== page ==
In a future presidential election, would you vote for a candidate who had neural implants that helped optimize his or her alertness and functionality during a crisis, or in a candidates’ debate? Would you vote for a commander in chief who wasn’t equipped with such a device?

If these seem like tinfoil-on-the-head questions, consider the case of Cathy Hutchinson. Paralyzed by a stroke, she recently drank a canister of coffee by using a prosthetic arm controlled by thought. She was helped by a device called Braingate, a tiny bed of electrodes surgically implanted on her motor cortex and connected by a wire to a computer.
Transhumans are coming and, as a 22 year old, I'm going to be among the people voting for them, becoming them and generally dealing with the issues brought up by super-empowering technology like this.

Personally, I think at the end of the day, it still matters more what a person's stance on freedom and individual rights is than whether or not they have a head-computer.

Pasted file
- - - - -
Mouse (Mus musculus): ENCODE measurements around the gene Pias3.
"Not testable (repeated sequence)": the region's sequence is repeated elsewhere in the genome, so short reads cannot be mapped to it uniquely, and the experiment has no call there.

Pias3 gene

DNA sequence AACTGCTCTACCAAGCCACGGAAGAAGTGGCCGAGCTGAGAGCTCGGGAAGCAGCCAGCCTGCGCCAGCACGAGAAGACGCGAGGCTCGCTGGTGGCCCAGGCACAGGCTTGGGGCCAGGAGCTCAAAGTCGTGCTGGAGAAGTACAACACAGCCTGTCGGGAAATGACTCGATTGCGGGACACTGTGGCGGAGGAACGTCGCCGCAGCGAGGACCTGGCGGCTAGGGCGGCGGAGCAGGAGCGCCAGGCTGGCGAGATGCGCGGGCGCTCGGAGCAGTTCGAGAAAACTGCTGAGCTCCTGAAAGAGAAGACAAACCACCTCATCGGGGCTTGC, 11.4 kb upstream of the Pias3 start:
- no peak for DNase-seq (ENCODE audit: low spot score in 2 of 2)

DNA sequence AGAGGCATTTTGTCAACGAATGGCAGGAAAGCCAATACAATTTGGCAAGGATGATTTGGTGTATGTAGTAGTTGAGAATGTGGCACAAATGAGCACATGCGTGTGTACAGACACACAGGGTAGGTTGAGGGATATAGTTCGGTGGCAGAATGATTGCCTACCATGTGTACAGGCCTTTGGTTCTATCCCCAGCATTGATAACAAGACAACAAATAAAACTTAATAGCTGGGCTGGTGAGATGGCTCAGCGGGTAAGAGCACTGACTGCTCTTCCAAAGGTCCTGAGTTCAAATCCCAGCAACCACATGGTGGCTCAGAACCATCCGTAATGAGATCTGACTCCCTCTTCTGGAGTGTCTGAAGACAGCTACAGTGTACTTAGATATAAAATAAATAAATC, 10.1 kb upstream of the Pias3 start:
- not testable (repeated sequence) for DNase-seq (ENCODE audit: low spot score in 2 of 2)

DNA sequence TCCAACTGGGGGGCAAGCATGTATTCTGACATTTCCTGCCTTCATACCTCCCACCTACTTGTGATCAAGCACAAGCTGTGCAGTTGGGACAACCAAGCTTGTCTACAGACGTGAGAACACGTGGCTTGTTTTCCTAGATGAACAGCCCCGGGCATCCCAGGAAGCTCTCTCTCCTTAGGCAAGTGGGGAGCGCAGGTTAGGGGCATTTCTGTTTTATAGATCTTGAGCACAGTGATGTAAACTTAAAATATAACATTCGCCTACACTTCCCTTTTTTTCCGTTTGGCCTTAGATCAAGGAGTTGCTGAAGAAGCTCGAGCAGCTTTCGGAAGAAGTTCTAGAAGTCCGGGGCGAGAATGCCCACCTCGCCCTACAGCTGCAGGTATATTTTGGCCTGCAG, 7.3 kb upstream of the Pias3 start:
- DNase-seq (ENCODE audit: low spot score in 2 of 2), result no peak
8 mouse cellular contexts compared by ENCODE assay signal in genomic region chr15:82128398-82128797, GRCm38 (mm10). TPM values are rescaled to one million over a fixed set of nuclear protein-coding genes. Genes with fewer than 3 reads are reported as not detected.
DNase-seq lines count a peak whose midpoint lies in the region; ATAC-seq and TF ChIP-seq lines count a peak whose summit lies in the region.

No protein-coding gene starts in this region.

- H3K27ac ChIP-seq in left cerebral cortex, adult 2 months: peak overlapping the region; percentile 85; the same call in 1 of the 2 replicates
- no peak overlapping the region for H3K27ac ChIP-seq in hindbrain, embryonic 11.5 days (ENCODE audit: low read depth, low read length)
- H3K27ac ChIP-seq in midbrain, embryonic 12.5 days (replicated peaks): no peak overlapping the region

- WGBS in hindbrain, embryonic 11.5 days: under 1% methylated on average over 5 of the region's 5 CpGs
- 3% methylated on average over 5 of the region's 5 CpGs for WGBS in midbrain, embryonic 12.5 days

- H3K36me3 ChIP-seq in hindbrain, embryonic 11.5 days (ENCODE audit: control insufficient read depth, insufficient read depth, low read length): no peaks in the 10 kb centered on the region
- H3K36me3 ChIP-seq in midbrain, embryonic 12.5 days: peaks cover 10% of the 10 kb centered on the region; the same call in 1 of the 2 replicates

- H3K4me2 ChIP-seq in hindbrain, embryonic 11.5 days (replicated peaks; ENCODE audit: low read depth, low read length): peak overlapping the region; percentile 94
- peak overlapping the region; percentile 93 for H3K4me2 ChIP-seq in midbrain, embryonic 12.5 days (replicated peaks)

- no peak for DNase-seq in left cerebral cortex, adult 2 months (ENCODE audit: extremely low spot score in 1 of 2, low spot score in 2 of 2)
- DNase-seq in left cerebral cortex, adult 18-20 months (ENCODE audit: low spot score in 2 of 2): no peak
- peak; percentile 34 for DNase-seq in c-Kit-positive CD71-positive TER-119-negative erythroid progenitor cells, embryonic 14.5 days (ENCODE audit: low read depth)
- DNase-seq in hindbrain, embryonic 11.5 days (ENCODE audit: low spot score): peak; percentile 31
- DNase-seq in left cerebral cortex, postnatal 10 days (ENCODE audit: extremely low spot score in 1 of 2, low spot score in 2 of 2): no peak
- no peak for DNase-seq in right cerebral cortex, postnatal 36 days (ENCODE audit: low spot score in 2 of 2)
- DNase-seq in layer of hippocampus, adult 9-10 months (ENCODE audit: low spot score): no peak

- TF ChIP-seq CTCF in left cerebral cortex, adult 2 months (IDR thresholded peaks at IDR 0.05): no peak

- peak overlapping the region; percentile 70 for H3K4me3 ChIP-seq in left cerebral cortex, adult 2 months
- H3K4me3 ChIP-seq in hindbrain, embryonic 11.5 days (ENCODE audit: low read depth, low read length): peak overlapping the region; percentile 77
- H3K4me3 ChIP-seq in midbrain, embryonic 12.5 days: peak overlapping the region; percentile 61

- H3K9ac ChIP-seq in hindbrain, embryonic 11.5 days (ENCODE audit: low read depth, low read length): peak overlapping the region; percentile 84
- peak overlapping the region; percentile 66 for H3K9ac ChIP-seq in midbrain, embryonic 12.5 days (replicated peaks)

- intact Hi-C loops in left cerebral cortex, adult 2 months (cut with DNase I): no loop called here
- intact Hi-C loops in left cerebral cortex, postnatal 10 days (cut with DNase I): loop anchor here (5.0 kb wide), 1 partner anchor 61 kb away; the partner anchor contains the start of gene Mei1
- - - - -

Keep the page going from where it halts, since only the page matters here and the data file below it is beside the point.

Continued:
But that's just me.

And even if you don't think that people will ever go beyond just replacing broken limbs, this is still very exciting for disabled people everywhere.

Then, of course, the question continues to a more personal note: How far will YOU go?

As the article puts it...

Which leads us to the crucial question: How far would you go to modify yourself using the latest medical technology?

Over the last couple of years during talks and lectures, I have asked thousands of people a hypothetical question that goes like this: “If I could offer you a pill that allowed your child to increase his or her memory by 25 percent, would you give it to them?”

The show of hands in this informal poll has been overwhelming, with 80 percent or more voting no.

Then I asked a follow-up question. “What if this pill was safe and increased your kid’s grades from a B average to an A average?” People tittered nervously, looked around to see how others were voting as nearly half said yes. (Many didn’t vote at all.)

“And what if all of the other kids are taking the pill?” I asked. The tittering stopped and nearly everyone voted yes.